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Jeon, Ahn, and Chang: Colorectal epithelial neoplasm associated with gut-associated lymphoid tissue

Abstract

Background

Colorectal epithelial neoplasm extending into the submucosal gut-associated lymphoid tissue (GALT) can cause difficulties in the differential diagnosis. Regarding GALT-associated epithelial neoplasms, a few studies favor the term “GALT carcinoma” while other studies have mentioned the term “GALT-associated pseudoinvasion/epithelial misplacement (PEM)”.

Methods

The clinicopathologic characteristics of 11 cases of colorectal epithelial neoplasm associated with submucosal GALT diagnosed via endoscopic submucosal dissection were studied.

Results

Eight cases (72.7%) were in males. The median age was 59 years, and age ranged from 53 to 73. All cases had a submucosal tumor component more compatible with GALT-associated PEM. Eight cases (72.7%) were located in the right colon. Ten cases (90.9%) had a non-protruding endoscopic appearance. Nine cases (81.8%) showed continuity between the submucosal and surface adenomatous components. Nine cases showed (81.8%) focal defects or discontinuation of the muscularis mucosae adjacent to the submucosal GALT. No case showed hemosiderin deposits in the submucosa or desmoplastic reaction. No case showed single tumor cells or small clusters of tumor cells in the submucosal GALT. Seven cases (63.6%) showed goblet cells in the submucosa. No cases showed oncocytic columnar cells lining submucosal glands.

Conclusions

Our experience suggests that pathologists should be aware of the differential diagnosis of GALT-associated submucosal extension by colorectal adenomatous neoplasm. Further studies are needed to validate classification of GALT-associated epithelial neoplasms.

The gut-associated lymphoid tissue (GALT) system consists of scattered lymphoid cells in the lamina propria and organized lymphoid aggregates or follicles in the mucosa or submucosa [1-5]. GALT serves as part of both the immune system and the mucosal repair system of the gastrointestinal tract [1,6]. The association between GALT and various colorectal pathologic conditions-from inflammatory bowel disease to benign and malignant neoplasms-has been discussed [7-10]. Colorectal epithelial neoplasms located in the submucosa and surrounded by GALT may be encountered in daily practice and occasionally cause difficulties in differential diagnosis. The term “GALT carcinoma” has been suggested as a distinct malignancy arising from the GALT mucosal domain and representing the “third pathway of colorectal carcinogenesis”. However, GALT carcinoma is not recognized as a distinct histologic subtype in current colorectal cancer classifications [2,11-28]. A few studies have suggested GALT-associated pseudoinvasion/epithelial misplacement (PEM) as a consideration in the differential diagnosis of GALT-associated tumors [11,12]. However, there are few studies in the Korean literature clarifying the pathologic nature of colorectal epithelial neoplasms located in submucosal GALT. Herein, we investigated the clinicopathologic characteristics of colorectal epithelial neoplasms associated with submucosal GALT.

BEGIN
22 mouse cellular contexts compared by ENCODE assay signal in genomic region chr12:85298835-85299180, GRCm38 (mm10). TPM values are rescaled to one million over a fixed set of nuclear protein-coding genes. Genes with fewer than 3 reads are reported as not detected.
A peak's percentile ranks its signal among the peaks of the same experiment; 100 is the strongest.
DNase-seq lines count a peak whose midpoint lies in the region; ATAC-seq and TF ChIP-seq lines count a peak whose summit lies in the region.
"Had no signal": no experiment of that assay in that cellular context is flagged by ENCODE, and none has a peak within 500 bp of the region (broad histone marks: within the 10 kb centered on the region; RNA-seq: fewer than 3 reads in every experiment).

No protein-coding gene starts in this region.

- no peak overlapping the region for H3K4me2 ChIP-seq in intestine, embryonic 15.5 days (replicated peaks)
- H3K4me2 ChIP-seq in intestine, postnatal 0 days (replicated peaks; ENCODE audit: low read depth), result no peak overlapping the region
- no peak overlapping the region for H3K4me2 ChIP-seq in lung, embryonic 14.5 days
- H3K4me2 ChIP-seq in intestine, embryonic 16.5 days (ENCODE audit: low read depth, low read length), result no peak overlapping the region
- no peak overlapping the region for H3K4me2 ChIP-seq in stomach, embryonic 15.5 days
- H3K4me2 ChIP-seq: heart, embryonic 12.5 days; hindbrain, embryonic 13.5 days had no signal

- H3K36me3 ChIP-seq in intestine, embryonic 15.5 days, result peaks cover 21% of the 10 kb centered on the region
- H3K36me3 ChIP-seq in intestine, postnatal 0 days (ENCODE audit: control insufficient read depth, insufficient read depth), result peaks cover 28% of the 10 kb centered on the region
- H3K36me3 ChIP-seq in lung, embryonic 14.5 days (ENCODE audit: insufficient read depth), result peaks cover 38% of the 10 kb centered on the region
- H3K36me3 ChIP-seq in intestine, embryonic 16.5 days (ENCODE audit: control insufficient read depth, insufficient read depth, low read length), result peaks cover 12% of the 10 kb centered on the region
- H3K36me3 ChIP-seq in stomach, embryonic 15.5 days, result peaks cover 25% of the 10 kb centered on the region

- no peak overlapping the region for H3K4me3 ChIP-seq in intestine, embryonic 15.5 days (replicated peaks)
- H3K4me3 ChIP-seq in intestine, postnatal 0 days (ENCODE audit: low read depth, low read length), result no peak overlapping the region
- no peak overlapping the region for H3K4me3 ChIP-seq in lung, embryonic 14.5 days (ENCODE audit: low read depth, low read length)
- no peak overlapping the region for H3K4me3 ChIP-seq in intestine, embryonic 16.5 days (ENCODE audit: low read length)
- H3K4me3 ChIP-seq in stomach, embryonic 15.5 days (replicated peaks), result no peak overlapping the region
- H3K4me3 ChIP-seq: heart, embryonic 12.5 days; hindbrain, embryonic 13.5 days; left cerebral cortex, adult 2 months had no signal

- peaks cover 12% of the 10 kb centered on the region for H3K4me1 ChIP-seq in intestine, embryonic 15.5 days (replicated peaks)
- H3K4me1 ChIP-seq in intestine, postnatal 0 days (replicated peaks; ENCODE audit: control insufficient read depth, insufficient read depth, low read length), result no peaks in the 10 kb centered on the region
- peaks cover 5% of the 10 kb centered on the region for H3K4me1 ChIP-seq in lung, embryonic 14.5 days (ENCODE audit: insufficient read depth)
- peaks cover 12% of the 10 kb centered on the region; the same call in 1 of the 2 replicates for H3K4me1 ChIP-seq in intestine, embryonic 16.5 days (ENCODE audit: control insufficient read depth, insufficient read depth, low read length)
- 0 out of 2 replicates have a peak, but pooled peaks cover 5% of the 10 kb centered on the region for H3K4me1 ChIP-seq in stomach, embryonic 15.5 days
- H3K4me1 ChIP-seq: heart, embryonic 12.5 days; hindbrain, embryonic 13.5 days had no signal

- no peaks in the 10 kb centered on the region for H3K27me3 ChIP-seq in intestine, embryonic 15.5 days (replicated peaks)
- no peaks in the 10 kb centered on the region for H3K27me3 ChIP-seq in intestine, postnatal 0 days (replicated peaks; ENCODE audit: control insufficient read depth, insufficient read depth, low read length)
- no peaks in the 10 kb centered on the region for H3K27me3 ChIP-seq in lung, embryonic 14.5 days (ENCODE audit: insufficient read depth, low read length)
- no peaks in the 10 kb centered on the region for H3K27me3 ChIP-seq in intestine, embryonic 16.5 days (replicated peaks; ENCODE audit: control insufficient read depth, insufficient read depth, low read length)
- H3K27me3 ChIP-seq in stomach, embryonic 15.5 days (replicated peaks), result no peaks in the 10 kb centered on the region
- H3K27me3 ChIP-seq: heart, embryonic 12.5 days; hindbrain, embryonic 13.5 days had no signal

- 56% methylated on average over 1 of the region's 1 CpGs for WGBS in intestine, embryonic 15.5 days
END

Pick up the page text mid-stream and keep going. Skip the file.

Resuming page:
MATERIALS AND METHODS

Case selection

Eleven cases of colorectal epithelial neoplasm, involving submucosal GALT, identified after endoscopic submucosal dissection, were studied from the pathologic archives of Kosin University Gospel Hospital (Busan, Korea), over a 7-year period from January 2012 to December 2018.

Clinicopathologic analysis

The following clinicopathologic features were extracted from the medical record: age, sex, location, endoscopic appearance. The location of the neoplasm was classified according to the International Classification of Diseases for Oncology classification [29] and was categorized into either right-sided colon (including cecum, ascending colon, hepatic flexure and transverse colon) or left-sided colon (including splenic flexure, descending colon, sigmoid colon, and rectum) [30].